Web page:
Click here for a link to the full article or see the link below:

http://www.thenewstribune.com/news/politics-government/article147207734.html

Permalink to this entry

Holding a cell phone while driving illegal in 2019

Posted Wednesday, April 26, 2017 by Pivotal Law Group

DrivingThe Washington legislature has passed its distracted driving measure, making it illegal to hold a phone while driving. It remains to be signed into law by Gov. Jay Inslee, which is expected to happen within the next few weeks.

“I am just thrilled that we have been able to forge a step forward on distracted driving,” Inslee said Thursday. “Pain and suffering and tragedy caused by this inattentiveness is very hard to bear.”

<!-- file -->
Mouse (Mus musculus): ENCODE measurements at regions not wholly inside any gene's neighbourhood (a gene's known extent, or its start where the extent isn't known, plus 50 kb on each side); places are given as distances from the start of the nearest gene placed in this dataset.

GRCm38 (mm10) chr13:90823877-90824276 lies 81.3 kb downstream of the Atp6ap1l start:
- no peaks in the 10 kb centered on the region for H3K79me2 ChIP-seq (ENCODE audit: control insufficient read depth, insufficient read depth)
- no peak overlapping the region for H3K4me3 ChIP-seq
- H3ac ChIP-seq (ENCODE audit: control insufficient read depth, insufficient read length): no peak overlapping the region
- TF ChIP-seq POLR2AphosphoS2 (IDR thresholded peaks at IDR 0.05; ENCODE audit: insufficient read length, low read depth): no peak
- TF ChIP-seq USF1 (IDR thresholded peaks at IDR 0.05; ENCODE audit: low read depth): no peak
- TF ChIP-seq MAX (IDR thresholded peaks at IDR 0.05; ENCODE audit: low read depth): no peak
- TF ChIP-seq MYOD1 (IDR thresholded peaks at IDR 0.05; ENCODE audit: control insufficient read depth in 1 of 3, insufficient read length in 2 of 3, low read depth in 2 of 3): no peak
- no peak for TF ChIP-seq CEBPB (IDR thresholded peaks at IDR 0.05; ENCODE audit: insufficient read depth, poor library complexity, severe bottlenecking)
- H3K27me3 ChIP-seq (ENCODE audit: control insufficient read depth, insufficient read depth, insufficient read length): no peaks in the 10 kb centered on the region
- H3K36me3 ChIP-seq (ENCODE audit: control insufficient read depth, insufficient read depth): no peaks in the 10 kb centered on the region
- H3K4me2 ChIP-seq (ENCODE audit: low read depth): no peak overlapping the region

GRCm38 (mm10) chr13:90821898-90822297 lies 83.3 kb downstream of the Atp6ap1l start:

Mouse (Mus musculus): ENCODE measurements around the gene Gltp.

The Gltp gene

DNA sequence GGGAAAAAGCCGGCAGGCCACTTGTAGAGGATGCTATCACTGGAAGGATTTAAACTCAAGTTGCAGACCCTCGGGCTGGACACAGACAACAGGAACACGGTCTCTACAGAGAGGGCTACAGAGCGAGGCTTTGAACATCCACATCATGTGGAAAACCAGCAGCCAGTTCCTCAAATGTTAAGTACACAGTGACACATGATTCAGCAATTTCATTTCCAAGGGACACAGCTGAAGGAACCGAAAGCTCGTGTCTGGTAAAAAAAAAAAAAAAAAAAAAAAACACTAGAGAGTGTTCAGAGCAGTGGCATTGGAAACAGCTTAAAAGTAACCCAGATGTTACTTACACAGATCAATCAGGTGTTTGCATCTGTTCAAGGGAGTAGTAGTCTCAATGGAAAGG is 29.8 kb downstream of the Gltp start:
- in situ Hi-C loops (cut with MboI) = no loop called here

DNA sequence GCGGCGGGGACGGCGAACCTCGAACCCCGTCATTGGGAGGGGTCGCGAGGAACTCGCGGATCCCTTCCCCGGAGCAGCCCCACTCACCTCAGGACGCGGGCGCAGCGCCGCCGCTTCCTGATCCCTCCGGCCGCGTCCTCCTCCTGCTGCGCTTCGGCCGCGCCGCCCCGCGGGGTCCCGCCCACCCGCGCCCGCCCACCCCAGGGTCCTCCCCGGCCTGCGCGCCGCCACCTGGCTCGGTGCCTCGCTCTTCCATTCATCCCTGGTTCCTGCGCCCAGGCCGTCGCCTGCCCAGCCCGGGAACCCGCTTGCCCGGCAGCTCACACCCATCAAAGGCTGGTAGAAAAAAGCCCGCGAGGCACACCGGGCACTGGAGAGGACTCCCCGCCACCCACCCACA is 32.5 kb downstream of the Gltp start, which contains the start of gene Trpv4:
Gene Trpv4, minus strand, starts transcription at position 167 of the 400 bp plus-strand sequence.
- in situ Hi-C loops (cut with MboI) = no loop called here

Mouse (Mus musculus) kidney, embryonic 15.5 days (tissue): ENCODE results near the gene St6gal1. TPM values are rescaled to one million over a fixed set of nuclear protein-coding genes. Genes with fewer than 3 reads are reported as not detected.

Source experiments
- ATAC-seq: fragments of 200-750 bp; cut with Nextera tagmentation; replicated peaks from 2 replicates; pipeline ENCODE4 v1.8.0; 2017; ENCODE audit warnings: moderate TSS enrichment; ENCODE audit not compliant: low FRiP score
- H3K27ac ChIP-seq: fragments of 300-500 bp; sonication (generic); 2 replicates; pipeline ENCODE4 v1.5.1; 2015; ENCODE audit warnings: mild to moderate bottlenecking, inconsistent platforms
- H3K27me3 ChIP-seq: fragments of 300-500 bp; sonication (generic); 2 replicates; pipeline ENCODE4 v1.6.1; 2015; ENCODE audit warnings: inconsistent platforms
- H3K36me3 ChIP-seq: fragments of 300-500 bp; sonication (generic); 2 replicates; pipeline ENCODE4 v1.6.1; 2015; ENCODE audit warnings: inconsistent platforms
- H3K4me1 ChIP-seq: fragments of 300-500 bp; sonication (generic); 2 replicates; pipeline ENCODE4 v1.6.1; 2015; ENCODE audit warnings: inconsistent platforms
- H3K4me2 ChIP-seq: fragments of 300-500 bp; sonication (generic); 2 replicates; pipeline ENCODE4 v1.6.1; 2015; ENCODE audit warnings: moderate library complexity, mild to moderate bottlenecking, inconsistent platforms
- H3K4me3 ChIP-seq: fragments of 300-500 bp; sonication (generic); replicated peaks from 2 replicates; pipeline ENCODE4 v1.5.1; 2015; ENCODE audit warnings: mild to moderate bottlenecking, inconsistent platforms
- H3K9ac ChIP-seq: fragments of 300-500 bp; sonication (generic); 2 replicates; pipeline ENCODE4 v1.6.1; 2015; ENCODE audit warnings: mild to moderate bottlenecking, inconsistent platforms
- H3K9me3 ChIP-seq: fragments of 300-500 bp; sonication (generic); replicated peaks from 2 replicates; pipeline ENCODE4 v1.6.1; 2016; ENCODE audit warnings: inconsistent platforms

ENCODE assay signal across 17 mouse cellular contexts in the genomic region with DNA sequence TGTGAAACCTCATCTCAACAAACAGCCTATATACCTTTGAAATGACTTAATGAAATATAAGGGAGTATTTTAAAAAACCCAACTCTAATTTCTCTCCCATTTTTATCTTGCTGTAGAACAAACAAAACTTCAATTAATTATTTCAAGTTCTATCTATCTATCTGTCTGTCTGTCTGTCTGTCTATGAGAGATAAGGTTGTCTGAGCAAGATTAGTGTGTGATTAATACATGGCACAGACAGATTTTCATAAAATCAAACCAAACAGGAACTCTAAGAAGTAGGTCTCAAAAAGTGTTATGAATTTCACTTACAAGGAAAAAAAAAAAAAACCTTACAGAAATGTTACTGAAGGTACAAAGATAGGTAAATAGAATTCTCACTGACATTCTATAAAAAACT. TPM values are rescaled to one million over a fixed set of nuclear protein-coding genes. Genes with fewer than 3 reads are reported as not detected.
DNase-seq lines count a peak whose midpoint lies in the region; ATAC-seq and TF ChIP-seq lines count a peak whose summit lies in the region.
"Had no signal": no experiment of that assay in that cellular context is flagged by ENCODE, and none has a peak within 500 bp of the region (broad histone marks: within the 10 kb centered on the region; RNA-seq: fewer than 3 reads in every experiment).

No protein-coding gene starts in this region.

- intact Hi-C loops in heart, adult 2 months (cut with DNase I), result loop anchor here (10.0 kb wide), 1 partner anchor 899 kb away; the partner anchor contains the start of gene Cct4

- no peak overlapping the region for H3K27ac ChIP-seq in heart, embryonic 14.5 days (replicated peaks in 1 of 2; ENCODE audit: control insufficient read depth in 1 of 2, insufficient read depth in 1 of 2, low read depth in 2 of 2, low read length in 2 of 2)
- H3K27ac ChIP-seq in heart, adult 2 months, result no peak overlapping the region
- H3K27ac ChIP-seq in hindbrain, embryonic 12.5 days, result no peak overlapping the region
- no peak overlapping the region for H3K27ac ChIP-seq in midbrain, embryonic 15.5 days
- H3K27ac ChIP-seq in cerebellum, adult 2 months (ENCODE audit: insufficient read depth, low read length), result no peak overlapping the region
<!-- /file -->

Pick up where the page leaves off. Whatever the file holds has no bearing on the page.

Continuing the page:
Under the measure passed this week, the standard traffic fine of $136 would apply to a first offense but would increase to about $235 for a second offense. The first distracted driving offense would also be reportable to insurance companies, which could raise rates like any other moving violation.

The law would go into effect in January 2019.

Click here for a link to the full article or see the link below:

http://www.kiro7.com/news/local/drivers-tw-face-new-distracted-driving-penalties-in-wash/514593428

Photo credit: driving while on cell phone, used under the Creative Commons license.

Permalink to this entry

Pivotal Law Group, PLLC Pivotal Law Group, PLLC
47.6084840 -122.3330190
piv·ot·al
of vital or central importance; crucial